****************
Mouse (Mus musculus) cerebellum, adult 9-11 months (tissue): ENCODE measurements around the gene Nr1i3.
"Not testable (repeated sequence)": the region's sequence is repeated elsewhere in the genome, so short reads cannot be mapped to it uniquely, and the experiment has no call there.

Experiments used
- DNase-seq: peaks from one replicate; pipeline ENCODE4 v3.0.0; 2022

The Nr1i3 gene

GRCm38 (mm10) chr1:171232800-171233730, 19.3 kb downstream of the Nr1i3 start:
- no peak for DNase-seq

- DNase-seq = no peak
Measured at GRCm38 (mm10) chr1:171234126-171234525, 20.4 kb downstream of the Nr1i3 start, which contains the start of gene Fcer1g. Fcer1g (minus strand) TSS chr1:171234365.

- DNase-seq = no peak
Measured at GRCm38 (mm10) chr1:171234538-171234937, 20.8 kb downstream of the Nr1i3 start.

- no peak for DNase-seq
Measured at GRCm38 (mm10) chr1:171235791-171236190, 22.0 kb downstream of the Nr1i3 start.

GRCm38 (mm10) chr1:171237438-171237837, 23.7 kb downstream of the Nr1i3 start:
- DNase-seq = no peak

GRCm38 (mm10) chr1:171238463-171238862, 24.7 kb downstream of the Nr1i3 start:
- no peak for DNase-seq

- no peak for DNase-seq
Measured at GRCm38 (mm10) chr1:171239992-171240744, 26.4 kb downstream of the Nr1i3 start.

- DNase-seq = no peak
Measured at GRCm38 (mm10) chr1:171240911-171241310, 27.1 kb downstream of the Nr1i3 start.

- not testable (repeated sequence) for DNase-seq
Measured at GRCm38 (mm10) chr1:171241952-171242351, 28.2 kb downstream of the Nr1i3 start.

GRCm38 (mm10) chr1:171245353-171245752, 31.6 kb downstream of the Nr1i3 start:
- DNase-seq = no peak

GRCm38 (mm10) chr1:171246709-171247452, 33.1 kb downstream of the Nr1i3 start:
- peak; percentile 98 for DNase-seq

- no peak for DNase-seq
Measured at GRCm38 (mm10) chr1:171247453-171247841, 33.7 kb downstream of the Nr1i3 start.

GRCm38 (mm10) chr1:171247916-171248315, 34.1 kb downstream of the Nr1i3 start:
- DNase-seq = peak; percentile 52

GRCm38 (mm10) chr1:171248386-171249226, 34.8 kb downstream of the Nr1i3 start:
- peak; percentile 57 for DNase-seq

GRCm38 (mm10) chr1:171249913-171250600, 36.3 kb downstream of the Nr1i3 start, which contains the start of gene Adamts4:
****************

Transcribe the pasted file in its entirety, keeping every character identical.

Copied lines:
Mouse (Mus musculus) cerebellum, adult 9-11 months (tissue): ENCODE measurements around the gene Nr1i3.
"Not testable (repeated sequence)": the region's sequence is repeated elsewhere in the genome, so short reads cannot be mapped to it uniquely, and the experiment has no call there.

Experiments used
- DNase-seq: peaks from one replicate; pipeline ENCODE4 v3.0.0; 2022

The Nr1i3 gene

GRCm38 (mm10) chr1:171232800-171233730, 19.3 kb downstream of the Nr1i3 start:
- no peak for DNase-seq

- DNase-seq = no peak
Measured at GRCm38 (mm10) chr1:171234126-171234525, 20.4 kb downstream of the Nr1i3 start, which contains the start of gene Fcer1g. Fcer1g (minus strand) TSS chr1:171234365.

- DNase-seq = no peak
Measured at GRCm38 (mm10) chr1:171234538-171234937, 20.8 kb downstream of the Nr1i3 start.

- no peak for DNase-seq
Measured at GRCm38 (mm10) chr1:171235791-171236190, 22.0 kb downstream of the Nr1i3 start.

GRCm38 (mm10) chr1:171237438-171237837, 23.7 kb downstream of the Nr1i3 start:
- DNase-seq = no peak

GRCm38 (mm10) chr1:171238463-171238862, 24.7 kb downstream of the Nr1i3 start:
- no peak for DNase-seq

- no peak for DNase-seq
Measured at GRCm38 (mm10) chr1:171239992-171240744, 26.4 kb downstream of the Nr1i3 start.

- DNase-seq = no peak
Measured at GRCm38 (mm10) chr1:171240911-171241310, 27.1 kb downstream of the Nr1i3 start.

- not testable (repeated sequence) for DNase-seq
Measured at GRCm38 (mm10) chr1:171241952-171242351, 28.2 kb downstream of the Nr1i3 start.

GRCm38 (mm10) chr1:171245353-171245752, 31.6 kb downstream of the Nr1i3 start:
- DNase-seq = no peak

GRCm38 (mm10) chr1:171246709-171247452, 33.1 kb downstream of the Nr1i3 start:
- peak; percentile 98 for DNase-seq

- no peak for DNase-seq
Measured at GRCm38 (mm10) chr1:171247453-171247841, 33.7 kb downstream of the Nr1i3 start.

GRCm38 (mm10) chr1:171247916-171248315, 34.1 kb downstream of the Nr1i3 start:
- DNase-seq = peak; percentile 52

GRCm38 (mm10) chr1:171248386-171249226, 34.8 kb downstream of the Nr1i3 start:
- peak; percentile 57 for DNase-seq

GRCm38 (mm10) chr1:171249913-171250600, 36.3 kb downstream of the Nr1i3 start, which contains the start of gene Adamts4: